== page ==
As the United States of America gears up for polls today, special prayers were held for the victory of Democratic Vice-Presidential nominee Kamala Harris at a temple in her maternal grandfather's ancestral village in Tamil Nadu.
Ms Harris had earlier shared the huge influence her grandfather PV Gopalan - a civil servant who served in India and abroad - had on her when she was a child.
With hours to go before polling starts in the USA, residents of the village - 390 km south of state capital Chennai - were seen lining up to worship at the local temple to see the 55-year-old become the Vice-President.
Explaining the village's connect with the family, Ms Harris' aunt Dr Sarala Gopalan told NDTV, "The Thulasendrapuram temple God is my father's family deity. Whenever there is a marriage in the family or a special occasion, we visit the temple."
I am aware of the special prayers, said Dr Gopalan, whom Ms Harris had famously referred to as "Chithi" in her acceptance speech. "I try to go to the temple every year and pray for everyone in our family. This year, I could not go because of COVID," she added.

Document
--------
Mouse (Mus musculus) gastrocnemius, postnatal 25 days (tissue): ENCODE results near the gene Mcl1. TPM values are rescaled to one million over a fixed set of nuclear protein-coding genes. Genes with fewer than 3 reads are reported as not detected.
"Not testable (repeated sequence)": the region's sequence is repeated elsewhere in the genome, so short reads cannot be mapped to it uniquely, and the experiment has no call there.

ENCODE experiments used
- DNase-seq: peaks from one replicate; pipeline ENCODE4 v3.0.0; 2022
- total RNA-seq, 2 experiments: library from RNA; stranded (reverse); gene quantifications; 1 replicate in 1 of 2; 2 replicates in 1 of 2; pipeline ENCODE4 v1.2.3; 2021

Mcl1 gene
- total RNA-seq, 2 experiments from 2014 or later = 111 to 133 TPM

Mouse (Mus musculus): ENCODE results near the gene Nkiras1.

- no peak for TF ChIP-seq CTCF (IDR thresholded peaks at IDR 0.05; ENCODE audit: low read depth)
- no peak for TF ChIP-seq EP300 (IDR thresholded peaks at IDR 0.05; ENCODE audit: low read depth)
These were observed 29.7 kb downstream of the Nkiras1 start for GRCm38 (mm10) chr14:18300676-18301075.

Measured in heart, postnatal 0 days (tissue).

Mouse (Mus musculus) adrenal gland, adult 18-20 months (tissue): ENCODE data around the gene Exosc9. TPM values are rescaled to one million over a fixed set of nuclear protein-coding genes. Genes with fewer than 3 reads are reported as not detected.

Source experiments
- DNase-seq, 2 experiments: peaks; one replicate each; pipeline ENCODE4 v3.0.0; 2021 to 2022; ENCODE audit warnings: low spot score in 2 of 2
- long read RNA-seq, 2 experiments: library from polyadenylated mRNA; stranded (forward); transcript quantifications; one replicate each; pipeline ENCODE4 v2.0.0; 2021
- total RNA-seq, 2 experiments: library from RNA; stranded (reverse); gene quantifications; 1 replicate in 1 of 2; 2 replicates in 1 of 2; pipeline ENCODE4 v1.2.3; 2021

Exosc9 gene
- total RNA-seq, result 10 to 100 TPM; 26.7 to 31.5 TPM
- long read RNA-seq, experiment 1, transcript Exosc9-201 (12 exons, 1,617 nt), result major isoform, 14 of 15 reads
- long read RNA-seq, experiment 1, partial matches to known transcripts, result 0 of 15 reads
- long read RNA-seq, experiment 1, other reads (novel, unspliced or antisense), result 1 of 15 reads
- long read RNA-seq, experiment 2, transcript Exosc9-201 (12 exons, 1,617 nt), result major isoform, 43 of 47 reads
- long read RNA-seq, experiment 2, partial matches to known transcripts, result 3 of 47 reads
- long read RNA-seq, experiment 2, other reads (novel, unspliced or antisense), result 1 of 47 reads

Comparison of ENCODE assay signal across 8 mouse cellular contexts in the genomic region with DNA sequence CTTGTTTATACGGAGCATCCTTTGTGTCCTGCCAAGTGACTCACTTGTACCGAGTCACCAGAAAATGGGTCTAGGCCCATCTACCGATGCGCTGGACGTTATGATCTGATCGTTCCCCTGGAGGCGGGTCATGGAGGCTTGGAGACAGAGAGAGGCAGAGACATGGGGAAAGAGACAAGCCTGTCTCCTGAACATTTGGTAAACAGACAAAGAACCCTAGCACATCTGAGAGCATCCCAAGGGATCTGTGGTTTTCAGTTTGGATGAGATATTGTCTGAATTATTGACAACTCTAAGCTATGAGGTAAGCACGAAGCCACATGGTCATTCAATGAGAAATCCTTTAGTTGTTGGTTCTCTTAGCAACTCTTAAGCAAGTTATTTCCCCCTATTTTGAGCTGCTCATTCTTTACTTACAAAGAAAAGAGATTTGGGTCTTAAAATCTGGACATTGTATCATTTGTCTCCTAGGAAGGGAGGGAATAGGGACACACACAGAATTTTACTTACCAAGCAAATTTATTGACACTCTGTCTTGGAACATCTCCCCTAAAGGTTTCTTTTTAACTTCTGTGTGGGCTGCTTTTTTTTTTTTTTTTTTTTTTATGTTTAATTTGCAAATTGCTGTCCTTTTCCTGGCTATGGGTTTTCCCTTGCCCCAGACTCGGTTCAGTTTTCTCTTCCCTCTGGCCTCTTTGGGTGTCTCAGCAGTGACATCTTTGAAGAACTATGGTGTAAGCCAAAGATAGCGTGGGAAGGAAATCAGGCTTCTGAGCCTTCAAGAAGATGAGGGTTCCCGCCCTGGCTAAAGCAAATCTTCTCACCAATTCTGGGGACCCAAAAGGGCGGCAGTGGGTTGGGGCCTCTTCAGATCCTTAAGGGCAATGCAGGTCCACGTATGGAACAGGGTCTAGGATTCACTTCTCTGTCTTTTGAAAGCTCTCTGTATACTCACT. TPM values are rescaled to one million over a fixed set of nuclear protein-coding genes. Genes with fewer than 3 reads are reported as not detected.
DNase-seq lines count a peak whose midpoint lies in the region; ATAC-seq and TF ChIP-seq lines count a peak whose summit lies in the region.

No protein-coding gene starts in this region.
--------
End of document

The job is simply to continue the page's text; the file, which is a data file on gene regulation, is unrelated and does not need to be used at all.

The temple's inscription also has Kamala Harris' name engraved besides those of many other donors, acknowledging her contribution of Rs5,000 in 2014.
"We are happy and proud of her accomplishments. Kamala, who has her roots in this village, is in the race to become the Vice President of the United States," Ramanan, the temple administrator, said.
Earlier, the villagers had also put up posters with Ms Harris' pictures, wishing her success.
Born to an Indian mother and a Jamaican father, Ms Harris positions herself as a coloured American striking a chord with both the African-American and Indian-American voters.
She had earlier shared her love for idli, "a really good sambar" and "any kind of tikka".
Though Ms Harris was in the race to be the Presidential nominee of the Democratic Party, two-time Vice President Joe Biden secured the nomination and chose Kamala as his running mate.
Poll predictions in the US put Biden-Harris team in the lead against President Trump who is vying for a second term. COVID, healthcare and racial tensions are among the major poll issues in the US this time.